With the tax filing deadline coming up soon, you may be already scrambling to gather paperwork and get your returns in before it’s too late. Here are some last minute tips for those of you filing your taxes. This tax consultant advice from a certified public accountant can reduce what you owe the IRS and put more cash in your back pocket. From credits to deductions to refunds, we’ll show you how to avoid audit trouble while increasing your savings.
1. REPORT ALL OF YOUR INCOME
One of the surest ways to wind up on the dreaded IRS audit list is to hide any extra income you get throughout the year. Any time you receive income, whether it’s payment for a freelance job, a dividend check, or interest from your bank, you have to report that income and pay taxes on it. In fact, you should receive a 1099 form from each issuer that pays you. Once you get those documents, make sure the information you enter on your return matches what’s on each form. Because 1099s are also filed with the IRS, it’s important that your numbers match what the agency is seeing. If they don’t, you might likely get audited.
2. KNOW YOUR CREDITS
Unlike tax deductions, which simply exempt a portion of your income from taxes, tax credits work by reducing your tax liability dollar-for-dollar. In other words, a $1,000 tax credit means you get to automatically deduct $1,000 from your tax bill in full. As you get ready to file your return, take some time to read up on the various tax credits out there. There are tax credits geared toward parents, students, and low earners that can add up to huge savings.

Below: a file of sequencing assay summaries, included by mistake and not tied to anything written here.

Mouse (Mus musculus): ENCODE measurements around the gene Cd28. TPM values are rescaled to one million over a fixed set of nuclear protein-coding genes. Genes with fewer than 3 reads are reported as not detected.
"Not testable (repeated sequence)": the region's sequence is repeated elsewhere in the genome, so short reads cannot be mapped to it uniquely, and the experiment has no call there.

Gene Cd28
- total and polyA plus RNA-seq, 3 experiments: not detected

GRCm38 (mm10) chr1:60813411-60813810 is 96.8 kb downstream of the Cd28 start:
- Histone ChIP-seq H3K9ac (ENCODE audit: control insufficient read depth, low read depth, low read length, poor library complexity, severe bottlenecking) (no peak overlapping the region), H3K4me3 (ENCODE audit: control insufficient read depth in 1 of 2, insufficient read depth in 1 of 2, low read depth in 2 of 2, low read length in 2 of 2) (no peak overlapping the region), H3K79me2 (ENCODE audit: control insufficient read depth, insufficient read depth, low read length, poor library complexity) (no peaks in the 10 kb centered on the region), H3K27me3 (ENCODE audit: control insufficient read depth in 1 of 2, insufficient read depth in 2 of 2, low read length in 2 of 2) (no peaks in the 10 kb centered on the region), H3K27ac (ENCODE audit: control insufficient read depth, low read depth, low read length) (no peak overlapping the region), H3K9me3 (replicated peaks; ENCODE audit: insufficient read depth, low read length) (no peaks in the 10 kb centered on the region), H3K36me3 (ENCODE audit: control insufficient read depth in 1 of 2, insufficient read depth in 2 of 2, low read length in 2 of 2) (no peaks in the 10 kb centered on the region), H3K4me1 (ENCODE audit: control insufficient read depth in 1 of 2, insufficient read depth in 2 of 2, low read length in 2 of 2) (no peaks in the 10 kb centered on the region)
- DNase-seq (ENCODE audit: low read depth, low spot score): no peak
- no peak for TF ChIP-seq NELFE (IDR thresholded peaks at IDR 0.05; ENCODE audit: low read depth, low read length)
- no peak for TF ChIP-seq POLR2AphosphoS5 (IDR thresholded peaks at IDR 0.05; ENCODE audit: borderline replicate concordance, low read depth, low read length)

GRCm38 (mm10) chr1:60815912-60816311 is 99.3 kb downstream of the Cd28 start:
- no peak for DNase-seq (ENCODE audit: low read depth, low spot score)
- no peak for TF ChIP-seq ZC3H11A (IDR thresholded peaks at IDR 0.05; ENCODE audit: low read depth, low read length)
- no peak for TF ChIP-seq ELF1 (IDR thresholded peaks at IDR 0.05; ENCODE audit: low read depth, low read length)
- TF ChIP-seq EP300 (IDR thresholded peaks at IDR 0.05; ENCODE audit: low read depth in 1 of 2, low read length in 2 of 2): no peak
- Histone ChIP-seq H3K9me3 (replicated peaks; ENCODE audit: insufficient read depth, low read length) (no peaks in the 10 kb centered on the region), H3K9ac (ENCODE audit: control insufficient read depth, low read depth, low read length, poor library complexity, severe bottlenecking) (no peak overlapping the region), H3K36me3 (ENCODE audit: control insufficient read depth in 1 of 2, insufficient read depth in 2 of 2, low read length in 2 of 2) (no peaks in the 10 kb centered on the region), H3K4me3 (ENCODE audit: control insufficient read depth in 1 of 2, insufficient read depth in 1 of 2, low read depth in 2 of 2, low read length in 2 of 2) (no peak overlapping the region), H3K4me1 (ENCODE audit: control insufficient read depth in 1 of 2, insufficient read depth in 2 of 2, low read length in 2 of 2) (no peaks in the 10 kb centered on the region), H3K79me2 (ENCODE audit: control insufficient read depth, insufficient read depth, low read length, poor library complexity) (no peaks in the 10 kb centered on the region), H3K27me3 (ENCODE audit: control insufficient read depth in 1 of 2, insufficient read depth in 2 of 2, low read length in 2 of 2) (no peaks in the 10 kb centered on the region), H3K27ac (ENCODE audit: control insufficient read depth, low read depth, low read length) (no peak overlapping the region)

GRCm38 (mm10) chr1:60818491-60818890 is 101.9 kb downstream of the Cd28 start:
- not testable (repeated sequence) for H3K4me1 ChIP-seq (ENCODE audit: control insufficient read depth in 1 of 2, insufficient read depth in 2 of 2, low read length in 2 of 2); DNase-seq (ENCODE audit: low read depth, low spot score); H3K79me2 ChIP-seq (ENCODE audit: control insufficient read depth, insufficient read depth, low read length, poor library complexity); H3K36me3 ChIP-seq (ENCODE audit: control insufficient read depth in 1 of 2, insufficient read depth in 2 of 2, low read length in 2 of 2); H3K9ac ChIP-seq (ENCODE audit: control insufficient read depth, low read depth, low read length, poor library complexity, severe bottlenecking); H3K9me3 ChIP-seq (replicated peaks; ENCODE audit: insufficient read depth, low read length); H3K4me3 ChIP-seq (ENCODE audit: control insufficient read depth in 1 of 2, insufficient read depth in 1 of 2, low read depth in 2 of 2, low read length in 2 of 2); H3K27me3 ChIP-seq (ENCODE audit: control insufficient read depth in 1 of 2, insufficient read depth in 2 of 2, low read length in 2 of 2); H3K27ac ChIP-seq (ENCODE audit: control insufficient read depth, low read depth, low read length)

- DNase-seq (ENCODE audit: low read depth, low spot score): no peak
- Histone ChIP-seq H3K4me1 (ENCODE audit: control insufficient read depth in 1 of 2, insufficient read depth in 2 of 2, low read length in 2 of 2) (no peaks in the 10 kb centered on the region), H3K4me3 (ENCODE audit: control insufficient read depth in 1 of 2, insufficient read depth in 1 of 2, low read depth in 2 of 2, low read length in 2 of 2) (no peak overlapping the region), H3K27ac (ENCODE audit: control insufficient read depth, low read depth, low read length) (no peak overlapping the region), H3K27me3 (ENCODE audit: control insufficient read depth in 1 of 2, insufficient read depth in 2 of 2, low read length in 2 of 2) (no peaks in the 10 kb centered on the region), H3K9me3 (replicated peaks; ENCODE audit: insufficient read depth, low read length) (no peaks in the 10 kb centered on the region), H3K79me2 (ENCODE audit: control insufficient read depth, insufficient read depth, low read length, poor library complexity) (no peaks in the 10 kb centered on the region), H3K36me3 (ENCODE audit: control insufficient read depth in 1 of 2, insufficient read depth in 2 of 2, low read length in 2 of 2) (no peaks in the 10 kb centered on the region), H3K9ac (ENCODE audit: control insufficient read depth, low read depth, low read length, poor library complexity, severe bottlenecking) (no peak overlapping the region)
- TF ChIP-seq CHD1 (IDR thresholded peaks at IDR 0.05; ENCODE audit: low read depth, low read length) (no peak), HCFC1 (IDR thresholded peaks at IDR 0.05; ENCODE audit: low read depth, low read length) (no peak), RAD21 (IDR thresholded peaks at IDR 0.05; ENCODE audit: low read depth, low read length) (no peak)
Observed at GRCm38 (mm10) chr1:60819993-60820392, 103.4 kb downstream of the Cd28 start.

3. DON’T GUESS AT DEDUCTIONS
Tax deductions can save you money by excluding a portion of your income from taxes. Numerous deductions are available to tax filers, including the mortgage interest deduction, medical expense deduction, and deductions for charitable contributions. And while you should claim as many deductions as possible, you’ll need to first check your records and make sure your numbers are 100% accurate. If, for example, you can’t remember how much you spent on medical costs and guess at $10,000, that could raise a red flag. After all, what’s the likelihood that your expenses for the year magically worked out to such a nice round number? You’re far better off combing through your bank and credit card statements, adding up what you spent, and calling providers if necessary to fill in the remaining blanks.
4. CONTRIBUTE TO LAST YEAR’S IRA
If you failed to put money into an IRA last year, here’s some good news: It’s not too late to make a contribution that counts for the 2016 tax year. In fact, you have until the April 18 tax filing deadline to contribute to the previous year’s account. If you max out a traditional IRA, you could shave well more than $1,000 off your tax bill. Currently, workers under 50 can contribute up to $5,500 annually to an IRA, while workers 50 and older can contribute up to $6,500. If your effective tax rate is 25% and you hit that $5,500 limit, you’ll benefit from $1,375 in savings.
5. FILE ELECTRONICALLY
Math errors can happen to the best of us, but if your return contains a major mistake, it could get you audited or cause your refund to be delayed. In 2014, the IRS identified almost 2.3 million math errors from the previous year’s returns. But if you file your taxes electronically, you’re less likely to make a mistake. Though the error rate for paper tax returns is estimated at 21%, it’s less than 1% for electronically filed returns. And, if you make less than $64,000 a year, the IRS lets you file electronically for free.
If you’re looking for a remedy to your tax preparation blues, call Scott A. Kunkel, CPA PC today in North Richland Hills at 817-498-1040 to have a chat.
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Source: Motely Fool